Is that true? Most of the people I've met place themselves very firmly in the center of the universe. I don't blame them for it, while people may share each other's emotions they will never be able to share each other's perceptions. Shared perception would be the ultimate form of empathy, with affective empathy being a mere shadow of that true form.

      Delete
    2. Either it is a dictatorship or the rules voted by a majority of sociopaths would be mild rules they could over pass without consequences. Like M.E. proposition about "restorative justice". In such a jungle any form of destruction would be a normal pattern, and destruction leads to a complete destruction of the entity.

      "Most of the people I've met place themselves very firmly in the center of the universe."

      They would like to be the center of the universe of those others they consider important. The technique of forcing others to look at them as a center it is usualy against their own interests. To do stupid things is the real common thing between humans.

      "Shared perception would be the ultimate form of empathy, with affective empathy being a mere shadow of that true form."

      I agree. To perceive like the other one perceives is the ultimate form of empathy.





      Delete
    3. I actually agree with Jessi on the "world of sociopaths" thing. I know that I for one would take every advantage I could get and look for more. If everyone else did the same thing everything would collapse into backstabbing squabbles.

      Delete
  30. This is retarded. I dont act out a script when i am talking to people. I dont find that i need to fake emotions and observe peoples social interactions because ots not that hard to speak to someone.

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    1. Do you consider yourself an empath, a sociopath, or something else?

      Delete
  31. Misanthrope considers herself simple minded.

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  32. @Mach
    I see you took off your comment but thank you for it.

    I understood you in a new way, as happens when someone takes off his mask. That happened to me with someone else.

    She was ribbing on me because I am a Born Again Christian and I wanted to jump down her throat but I forced myself not to.

    Later, when she needed help, she came to me and told me her life story which was filled with abuse. You and she are examples that one should not judge as there is a much deeper story underneath.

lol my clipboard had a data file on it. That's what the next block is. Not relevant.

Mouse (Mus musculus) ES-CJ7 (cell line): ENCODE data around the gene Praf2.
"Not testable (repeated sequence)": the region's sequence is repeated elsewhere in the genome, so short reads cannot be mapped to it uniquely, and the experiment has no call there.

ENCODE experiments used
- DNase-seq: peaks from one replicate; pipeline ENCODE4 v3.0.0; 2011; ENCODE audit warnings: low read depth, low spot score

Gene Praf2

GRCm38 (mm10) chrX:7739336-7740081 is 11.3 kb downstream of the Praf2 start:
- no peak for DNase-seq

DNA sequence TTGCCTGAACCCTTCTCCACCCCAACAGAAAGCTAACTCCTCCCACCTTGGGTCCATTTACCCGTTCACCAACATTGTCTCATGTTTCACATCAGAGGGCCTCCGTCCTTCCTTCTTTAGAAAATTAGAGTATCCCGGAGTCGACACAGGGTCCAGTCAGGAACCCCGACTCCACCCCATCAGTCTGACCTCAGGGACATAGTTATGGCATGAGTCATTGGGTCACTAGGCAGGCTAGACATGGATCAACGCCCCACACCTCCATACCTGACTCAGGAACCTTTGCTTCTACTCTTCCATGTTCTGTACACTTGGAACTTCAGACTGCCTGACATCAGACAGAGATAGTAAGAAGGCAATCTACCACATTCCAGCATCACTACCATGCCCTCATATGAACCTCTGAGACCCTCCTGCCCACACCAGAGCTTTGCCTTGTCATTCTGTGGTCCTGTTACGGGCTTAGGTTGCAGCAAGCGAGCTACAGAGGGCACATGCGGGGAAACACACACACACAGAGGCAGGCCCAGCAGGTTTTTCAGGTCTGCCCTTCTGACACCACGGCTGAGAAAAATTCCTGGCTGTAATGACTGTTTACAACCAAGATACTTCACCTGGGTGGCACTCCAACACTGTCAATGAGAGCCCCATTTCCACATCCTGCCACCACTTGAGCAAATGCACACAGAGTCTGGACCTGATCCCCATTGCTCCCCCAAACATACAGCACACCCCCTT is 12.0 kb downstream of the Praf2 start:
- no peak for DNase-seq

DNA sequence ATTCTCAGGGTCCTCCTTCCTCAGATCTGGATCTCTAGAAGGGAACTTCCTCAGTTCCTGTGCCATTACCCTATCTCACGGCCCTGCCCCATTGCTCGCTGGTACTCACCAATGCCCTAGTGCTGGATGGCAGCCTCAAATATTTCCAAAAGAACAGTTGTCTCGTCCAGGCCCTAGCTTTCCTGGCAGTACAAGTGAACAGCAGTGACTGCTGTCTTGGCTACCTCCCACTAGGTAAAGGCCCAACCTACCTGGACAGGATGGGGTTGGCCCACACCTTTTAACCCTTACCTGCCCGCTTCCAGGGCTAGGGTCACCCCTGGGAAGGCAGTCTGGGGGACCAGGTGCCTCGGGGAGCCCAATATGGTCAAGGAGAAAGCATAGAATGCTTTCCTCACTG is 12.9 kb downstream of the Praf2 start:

I suppose one has to protect oneself by boundaries and my saying that to you was out of character for me but I forced myself to be honest and then we had a kind of magic.

    I hope you did not go away from SW in shame because you revealed yourself.

    Everyone who stays does that imo

    You can't stay here forever and be fake. xx

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    1. I took the comment down because it was intended for you specifically, and I assumed that you had read it. While I am very much in favor of sharing back and forth within the context of a conversation, I have never been a big fan of an outsider taking a personal story out of the context where it was shared.
      Something I have had a hard time with since I was little is people who feel sorry for themselves. When I reread my post, I felt a bit like it was a bid for pity, even though that was not a conscious strategy when I wrote it. I have had some hard knocks in life, but so have most people and I don't ever want to fall into the trap of saying "I am this way bc I had a bad childhood". We choose who we are going to be each day and the only way I have found to break the spell of the past is by trying very hard to move on from a victim mentality.
      As far as going away from SW- no way. It's an extraordinary community where there is freedom to drop all masks created to satisfy social convention.
      As far as being a born again Christian goes, I am uncomfortable with using that terminology to identity myself because of some very evil people from my past hiding behind that label, (it triggers a fear of hypocrisy for me) but I understand the value of being a new creation in Christ. The part of Christianity that resonates with me most is the idea of the Holy Spirit (the comforter) who is available to all who ask for help. My faith has been the one thing in my life to keep me from becoming a very bitter, hardened individual. Despite my verbal bluster, I am a believer in the power of love and forgiveness, and am not sure I could keep functioning in this world without those two ideals to strive for.